Why are per­pe­tra­tors in­vis­i­ble?

iD magazine - - Body & Mind -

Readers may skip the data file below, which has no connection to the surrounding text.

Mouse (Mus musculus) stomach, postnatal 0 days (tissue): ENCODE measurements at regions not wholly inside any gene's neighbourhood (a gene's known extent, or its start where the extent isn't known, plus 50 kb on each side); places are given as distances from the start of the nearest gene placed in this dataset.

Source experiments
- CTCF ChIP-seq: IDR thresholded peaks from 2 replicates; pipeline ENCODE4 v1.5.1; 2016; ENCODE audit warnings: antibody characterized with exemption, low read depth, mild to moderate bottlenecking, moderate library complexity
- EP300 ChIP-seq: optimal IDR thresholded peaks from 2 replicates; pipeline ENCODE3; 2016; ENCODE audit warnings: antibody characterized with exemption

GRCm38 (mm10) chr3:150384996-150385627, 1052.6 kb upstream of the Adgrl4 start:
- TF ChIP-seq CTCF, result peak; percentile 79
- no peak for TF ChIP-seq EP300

Only a thumb­nail-size por­tion of our field of view is ac­tu­ally sharp—the far­ther some­thing is from our fo­cus, the more the con­trasts are blurred. Nor­mally our gaze con­stantly sweeps back and forth and our brains then stitch the in­di­vid­ual com­po­nents to­gether to com­pose a thor­ough im­age. That’s why we are sub­ject to the il­lu­sion that we see ev­ery­thing clearly. Dur­ing a dan­ger­ous sit­u­a­tion like the one in the photo above, a gun at­tracts our at­ten­tion in such a way that the eyes no longer pan. The face at the edge of the fo­cus re­mains blurred. For this rea­son vic­tims are of­ten un­able to re­call such de­tails later on— al­though the per­pe­tra­tor may have even been stand­ing di­rectly in front of them.

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